Taking Away Your Rights!

City Leaders Against Free Speech

by George Boyington

Taking Away Your Rights!

City Leaders Against Free Speech

by George Boyington

[A /]

Two weeks ago today, the city of memphis releaseD legislation,

this legislation reaffirmed and enhanced their rights of administration for parades, public assemblies, and races.

Last Tuesday, at the November 21st meeting of the Memphis City Council,

an ordinance was introduced to amend the process for permitting parades, races, and public assemblies. It passed the Public Safety and Homeland Security Committee. It will be presented again to the full General Body of the Memphis City Council on Tuesday, December 5th. On Saturday, November 25th, an informational Town Hall style meeting occurred where citizens provided their feedback on how they felt about this measure, what they thought should be done to combat it, and what a reasonable process for public assembly, parades, and races should look like.

This legislation was really bad for citizens, as it affirmed and enhanced penalties for one or more persons gathered in public spaces (such as parks, sidewalks, etc.). In my official capacity as an elected officer of the Tenessee Young Democrats, I vehemently came out in opposition to this measure.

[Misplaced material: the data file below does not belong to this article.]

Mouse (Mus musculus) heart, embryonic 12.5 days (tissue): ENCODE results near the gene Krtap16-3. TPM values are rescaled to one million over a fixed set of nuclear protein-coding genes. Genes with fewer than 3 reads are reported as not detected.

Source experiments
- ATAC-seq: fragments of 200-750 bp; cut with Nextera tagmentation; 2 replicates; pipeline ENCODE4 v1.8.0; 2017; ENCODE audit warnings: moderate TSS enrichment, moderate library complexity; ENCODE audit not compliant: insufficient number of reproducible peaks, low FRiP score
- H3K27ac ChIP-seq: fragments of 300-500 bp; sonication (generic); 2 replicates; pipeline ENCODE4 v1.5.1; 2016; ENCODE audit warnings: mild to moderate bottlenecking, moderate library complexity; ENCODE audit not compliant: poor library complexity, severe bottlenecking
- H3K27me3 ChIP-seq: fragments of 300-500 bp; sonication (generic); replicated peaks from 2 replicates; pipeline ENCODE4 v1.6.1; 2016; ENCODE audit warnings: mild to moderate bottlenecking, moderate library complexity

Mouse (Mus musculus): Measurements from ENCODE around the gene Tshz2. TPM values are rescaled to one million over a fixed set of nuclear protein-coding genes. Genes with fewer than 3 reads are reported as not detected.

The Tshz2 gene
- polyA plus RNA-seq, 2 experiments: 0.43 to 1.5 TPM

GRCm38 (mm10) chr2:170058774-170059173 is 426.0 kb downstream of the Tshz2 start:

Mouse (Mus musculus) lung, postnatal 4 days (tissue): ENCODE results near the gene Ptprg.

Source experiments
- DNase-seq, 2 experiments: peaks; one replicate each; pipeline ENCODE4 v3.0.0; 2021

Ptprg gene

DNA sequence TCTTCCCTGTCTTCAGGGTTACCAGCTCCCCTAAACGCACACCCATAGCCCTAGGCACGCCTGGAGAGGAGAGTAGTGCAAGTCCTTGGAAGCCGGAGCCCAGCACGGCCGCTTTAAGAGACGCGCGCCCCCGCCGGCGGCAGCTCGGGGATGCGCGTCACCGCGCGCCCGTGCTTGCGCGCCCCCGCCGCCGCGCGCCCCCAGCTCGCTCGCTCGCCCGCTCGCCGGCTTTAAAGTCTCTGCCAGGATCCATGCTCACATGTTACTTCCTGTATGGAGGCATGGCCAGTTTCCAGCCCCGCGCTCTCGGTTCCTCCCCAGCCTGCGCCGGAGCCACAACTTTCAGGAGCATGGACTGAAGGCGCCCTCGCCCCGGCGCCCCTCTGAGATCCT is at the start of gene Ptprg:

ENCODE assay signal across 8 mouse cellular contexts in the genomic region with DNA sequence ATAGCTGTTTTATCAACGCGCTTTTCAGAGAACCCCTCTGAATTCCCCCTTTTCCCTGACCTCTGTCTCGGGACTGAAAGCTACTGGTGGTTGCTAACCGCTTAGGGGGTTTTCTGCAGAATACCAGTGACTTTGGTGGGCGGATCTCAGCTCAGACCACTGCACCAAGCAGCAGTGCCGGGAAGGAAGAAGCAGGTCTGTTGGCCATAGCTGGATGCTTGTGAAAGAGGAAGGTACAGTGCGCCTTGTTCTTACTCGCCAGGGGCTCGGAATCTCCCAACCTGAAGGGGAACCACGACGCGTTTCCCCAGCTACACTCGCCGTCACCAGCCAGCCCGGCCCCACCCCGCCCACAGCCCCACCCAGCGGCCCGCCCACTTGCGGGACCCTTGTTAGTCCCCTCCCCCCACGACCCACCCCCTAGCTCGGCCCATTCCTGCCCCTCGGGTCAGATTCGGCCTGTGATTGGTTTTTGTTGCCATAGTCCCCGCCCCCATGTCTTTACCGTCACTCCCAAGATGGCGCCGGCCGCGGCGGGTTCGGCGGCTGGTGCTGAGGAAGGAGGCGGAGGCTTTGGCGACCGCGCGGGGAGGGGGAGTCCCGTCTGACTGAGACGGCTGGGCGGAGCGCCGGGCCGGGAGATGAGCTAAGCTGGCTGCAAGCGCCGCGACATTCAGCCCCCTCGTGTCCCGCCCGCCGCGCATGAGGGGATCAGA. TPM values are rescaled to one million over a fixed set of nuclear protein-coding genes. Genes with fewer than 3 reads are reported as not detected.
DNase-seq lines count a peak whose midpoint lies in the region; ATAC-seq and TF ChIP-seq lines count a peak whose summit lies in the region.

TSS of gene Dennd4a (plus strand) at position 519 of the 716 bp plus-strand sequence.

Purportedly, this legislation was submitted by Memphis City Council Member Reid Hedgepeth to better regulate races. However, myself, my attorney, and others have confirmed that the administration of Memphis Mayor Jim Strickland, including the Director of Police Mike Rallings, Chief Operating Officer (Doug McGowan) and Council Chairman Berlin Boyd, advocated for this legislation to be passed, and that Memphis Mayor Jim Strickland’s office was in concurrence with it. I stand by these statements as fact, and I am willing to direct my attorney to present evidence of the validity of those statements is the administration chooses to challenge them. Last week, the Mayor’s office came out and attempted to dispute the validity of our opposition to this bill by claiming it was necessary to regulate 5K races, and that the origins of the bill were innocent.

Deputy Director of Communications, Kyle Veazey, both in his official capacity using the “Mayor Jim Strickland” Facebook account, and utilizing his personal twitter account, attempted to challenge the validity and seriousness of efforts to oppose this legislation.

The Meeting

Citizens chime in.

Recognizing that every statement I asserted was true against this legislation, in my capacity as the Vice Chair of the Tennessee Young Democrats Grassroots Caucus, I had several conversations with the administration, as well as a meeting to discuss what a fair and equitable parades, races, and public assemblies ordinance should look like alongside my attorney representing me in my official elected capacity.

The input I provided to the administration came directly from a Memphis Coalition of Concerned Citizens work session where citizens directly provided feedback on what they would like to see in a fair and equitable permitting ordinance.